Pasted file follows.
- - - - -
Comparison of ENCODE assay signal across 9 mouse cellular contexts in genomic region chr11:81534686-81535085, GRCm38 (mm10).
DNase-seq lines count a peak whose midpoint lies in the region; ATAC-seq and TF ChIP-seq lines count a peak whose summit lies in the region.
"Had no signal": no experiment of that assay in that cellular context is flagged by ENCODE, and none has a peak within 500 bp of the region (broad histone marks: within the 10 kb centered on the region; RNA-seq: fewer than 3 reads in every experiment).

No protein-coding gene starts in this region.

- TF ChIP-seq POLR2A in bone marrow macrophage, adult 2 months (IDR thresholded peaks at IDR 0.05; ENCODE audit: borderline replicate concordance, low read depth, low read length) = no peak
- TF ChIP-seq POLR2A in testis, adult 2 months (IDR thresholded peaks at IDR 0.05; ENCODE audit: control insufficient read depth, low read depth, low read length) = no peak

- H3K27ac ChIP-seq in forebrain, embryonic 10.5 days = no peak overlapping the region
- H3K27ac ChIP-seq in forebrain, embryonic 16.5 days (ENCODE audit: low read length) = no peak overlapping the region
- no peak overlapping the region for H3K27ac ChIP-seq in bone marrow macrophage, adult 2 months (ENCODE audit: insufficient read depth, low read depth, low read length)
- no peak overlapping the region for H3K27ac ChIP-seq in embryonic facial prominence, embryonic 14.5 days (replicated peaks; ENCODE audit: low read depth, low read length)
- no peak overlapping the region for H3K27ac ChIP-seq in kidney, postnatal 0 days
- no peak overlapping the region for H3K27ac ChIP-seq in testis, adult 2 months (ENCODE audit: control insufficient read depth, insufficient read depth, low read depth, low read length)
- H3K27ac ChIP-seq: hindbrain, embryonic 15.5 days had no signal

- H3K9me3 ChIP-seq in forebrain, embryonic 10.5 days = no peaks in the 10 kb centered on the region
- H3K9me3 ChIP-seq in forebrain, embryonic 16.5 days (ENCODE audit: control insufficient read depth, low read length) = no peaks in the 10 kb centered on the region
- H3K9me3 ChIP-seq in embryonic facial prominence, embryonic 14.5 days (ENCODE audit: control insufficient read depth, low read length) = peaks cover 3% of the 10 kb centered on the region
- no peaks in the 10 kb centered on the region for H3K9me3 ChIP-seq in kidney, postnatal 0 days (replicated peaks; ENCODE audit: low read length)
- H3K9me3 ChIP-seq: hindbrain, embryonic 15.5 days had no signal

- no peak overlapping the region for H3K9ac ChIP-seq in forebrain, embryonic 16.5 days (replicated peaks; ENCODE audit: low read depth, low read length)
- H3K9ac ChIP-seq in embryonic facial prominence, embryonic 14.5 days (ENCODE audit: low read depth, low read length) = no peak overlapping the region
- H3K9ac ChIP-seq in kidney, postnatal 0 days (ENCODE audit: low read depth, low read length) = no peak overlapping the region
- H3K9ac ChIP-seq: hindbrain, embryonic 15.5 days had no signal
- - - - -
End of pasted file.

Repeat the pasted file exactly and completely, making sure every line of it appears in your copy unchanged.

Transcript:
Comparison of ENCODE assay signal across 9 mouse cellular contexts in genomic region chr11:81534686-81535085, GRCm38 (mm10).
DNase-seq lines count a peak whose midpoint lies in the region; ATAC-seq and TF ChIP-seq lines count a peak whose summit lies in the region.
"Had no signal": no experiment of that assay in that cellular context is flagged by ENCODE, and none has a peak within 500 bp of the region (broad histone marks: within the 10 kb centered on the region; RNA-seq: fewer than 3 reads in every experiment).

No protein-coding gene starts in this region.

- TF ChIP-seq POLR2A in bone marrow macrophage, adult 2 months (IDR thresholded peaks at IDR 0.05; ENCODE audit: borderline replicate concordance, low read depth, low read length) = no peak
- TF ChIP-seq POLR2A in testis, adult 2 months (IDR thresholded peaks at IDR 0.05; ENCODE audit: control insufficient read depth, low read depth, low read length) = no peak

- H3K27ac ChIP-seq in forebrain, embryonic 10.5 days = no peak overlapping the region
- H3K27ac ChIP-seq in forebrain, embryonic 16.5 days (ENCODE audit: low read length) = no peak overlapping the region
- no peak overlapping the region for H3K27ac ChIP-seq in bone marrow macrophage, adult 2 months (ENCODE audit: insufficient read depth, low read depth, low read length)
- no peak overlapping the region for H3K27ac ChIP-seq in embryonic facial prominence, embryonic 14.5 days (replicated peaks; ENCODE audit: low read depth, low read length)
- no peak overlapping the region for H3K27ac ChIP-seq in kidney, postnatal 0 days
- no peak overlapping the region for H3K27ac ChIP-seq in testis, adult 2 months (ENCODE audit: control insufficient read depth, insufficient read depth, low read depth, low read length)
- H3K27ac ChIP-seq: hindbrain, embryonic 15.5 days had no signal

- H3K9me3 ChIP-seq in forebrain, embryonic 10.5 days = no peaks in the 10 kb centered on the region
- H3K9me3 ChIP-seq in forebrain, embryonic 16.5 days (ENCODE audit: control insufficient read depth, low read length) = no peaks in the 10 kb centered on the region
- H3K9me3 ChIP-seq in embryonic facial prominence, embryonic 14.5 days (ENCODE audit: control insufficient read depth, low read length) = peaks cover 3% of the 10 kb centered on the region
- no peaks in the 10 kb centered on the region for H3K9me3 ChIP-seq in kidney, postnatal 0 days (replicated peaks; ENCODE audit: low read length)
- H3K9me3 ChIP-seq: hindbrain, embryonic 15.5 days had no signal

- no peak overlapping the region for H3K9ac ChIP-seq in forebrain, embryonic 16.5 days (replicated peaks; ENCODE audit: low read depth, low read length)
- H3K9ac ChIP-seq in embryonic facial prominence, embryonic 14.5 days (ENCODE audit: low read depth, low read length) = no peak overlapping the region
- H3K9ac ChIP-seq in kidney, postnatal 0 days (ENCODE audit: low read depth, low read length) = no peak overlapping the region
- H3K9ac ChIP-seq: hindbrain, embryonic 15.5 days had no signal